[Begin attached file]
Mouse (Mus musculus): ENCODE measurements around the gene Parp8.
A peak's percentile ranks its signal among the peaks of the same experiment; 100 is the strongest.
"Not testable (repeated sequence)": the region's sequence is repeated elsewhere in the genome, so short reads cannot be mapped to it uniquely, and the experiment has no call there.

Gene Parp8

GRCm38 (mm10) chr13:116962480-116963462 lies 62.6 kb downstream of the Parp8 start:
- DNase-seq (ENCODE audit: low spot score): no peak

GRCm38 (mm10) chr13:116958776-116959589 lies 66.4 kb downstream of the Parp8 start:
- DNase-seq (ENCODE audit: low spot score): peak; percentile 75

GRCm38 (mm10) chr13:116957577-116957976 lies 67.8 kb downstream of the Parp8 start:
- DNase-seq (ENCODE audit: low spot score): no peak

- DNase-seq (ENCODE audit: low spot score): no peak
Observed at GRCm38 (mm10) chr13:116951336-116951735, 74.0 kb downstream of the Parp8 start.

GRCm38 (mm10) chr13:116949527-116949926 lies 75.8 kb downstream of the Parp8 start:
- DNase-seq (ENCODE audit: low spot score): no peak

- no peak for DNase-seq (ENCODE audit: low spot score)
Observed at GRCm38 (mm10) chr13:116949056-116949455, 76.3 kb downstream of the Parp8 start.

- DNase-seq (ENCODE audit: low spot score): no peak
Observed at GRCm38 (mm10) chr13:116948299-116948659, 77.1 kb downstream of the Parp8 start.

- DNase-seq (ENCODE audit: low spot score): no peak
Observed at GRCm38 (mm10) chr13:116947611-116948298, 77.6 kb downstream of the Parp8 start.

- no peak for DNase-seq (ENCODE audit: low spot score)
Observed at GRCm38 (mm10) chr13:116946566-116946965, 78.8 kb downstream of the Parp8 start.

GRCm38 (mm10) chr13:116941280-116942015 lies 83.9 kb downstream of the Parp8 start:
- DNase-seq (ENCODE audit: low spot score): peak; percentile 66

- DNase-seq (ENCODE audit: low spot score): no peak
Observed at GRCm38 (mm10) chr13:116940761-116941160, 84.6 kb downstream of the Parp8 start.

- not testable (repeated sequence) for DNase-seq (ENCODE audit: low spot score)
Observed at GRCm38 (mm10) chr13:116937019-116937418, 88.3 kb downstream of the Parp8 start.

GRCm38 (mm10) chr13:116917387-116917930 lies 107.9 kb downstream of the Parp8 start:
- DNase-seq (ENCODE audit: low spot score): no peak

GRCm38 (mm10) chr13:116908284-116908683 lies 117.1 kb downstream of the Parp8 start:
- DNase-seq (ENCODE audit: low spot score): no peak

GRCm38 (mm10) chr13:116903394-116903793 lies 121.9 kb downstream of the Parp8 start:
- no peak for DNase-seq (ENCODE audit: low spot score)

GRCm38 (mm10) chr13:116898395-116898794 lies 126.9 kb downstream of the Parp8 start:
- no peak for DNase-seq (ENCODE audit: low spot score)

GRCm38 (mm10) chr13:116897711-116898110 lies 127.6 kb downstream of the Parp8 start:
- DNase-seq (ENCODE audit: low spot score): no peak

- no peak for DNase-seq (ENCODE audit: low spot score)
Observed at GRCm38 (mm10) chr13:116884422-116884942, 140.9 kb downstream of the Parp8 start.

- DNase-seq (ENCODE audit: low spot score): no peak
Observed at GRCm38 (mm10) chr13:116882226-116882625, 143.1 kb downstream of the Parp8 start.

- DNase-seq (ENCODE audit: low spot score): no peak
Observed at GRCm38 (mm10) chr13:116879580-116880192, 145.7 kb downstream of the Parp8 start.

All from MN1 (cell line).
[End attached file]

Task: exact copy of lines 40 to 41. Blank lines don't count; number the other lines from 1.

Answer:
Observed at GRCm38 (mm10) chr13:116884422-116884942, 140.9 kb downstream of the Parp8 start.

- DNase-seq (ENCODE audit: low spot score): no peak